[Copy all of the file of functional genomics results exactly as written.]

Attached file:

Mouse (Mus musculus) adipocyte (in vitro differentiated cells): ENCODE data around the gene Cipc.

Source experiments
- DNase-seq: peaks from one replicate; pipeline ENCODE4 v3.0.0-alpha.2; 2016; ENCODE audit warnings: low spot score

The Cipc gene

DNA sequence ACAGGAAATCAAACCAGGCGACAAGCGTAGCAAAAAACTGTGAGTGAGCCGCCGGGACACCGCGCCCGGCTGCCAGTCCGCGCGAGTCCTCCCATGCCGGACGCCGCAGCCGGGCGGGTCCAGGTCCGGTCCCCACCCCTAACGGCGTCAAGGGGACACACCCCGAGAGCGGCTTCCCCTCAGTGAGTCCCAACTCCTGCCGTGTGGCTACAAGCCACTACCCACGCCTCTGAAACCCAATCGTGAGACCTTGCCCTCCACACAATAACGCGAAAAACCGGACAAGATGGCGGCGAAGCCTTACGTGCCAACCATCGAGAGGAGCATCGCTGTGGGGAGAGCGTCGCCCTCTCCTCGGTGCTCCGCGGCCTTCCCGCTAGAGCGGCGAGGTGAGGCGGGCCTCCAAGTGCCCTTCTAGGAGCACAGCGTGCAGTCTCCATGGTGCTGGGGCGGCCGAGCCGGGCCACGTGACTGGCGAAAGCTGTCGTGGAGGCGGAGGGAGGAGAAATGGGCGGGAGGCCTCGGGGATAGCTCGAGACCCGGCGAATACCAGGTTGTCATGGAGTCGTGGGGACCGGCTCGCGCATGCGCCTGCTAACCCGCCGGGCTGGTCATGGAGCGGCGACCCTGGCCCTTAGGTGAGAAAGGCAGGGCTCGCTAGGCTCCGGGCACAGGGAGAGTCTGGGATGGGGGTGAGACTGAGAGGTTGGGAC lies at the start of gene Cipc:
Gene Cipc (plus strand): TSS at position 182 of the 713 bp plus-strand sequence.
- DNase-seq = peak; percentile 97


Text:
Mouse (Mus musculus) adipocyte (in vitro differentiated cells): ENCODE data around the gene Cipc.

Source experiments
- DNase-seq: peaks from one replicate; pipeline ENCODE4 v3.0.0-alpha.2; 2016; ENCODE audit warnings: low spot score

The Cipc gene

DNA sequence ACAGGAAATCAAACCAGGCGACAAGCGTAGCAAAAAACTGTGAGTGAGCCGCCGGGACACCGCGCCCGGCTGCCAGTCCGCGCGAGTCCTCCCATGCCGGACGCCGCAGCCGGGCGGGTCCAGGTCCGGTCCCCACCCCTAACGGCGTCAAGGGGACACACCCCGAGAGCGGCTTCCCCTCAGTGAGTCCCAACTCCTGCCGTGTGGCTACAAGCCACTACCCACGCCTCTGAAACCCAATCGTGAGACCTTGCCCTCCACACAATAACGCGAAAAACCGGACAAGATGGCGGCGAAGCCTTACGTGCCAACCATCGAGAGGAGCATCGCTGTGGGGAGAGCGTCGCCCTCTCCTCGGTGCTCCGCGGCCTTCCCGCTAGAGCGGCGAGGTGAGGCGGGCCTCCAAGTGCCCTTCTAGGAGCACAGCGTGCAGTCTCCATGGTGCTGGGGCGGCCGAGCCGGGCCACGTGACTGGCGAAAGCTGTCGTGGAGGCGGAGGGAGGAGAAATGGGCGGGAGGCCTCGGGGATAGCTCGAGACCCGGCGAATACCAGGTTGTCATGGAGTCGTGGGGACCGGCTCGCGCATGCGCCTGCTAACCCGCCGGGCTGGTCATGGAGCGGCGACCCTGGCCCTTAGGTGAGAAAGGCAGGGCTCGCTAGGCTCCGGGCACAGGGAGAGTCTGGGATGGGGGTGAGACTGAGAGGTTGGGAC lies at the start of gene Cipc:
Gene Cipc (plus strand): TSS at position 182 of the 713 bp plus-strand sequence.
- DNase-seq = peak; percentile 97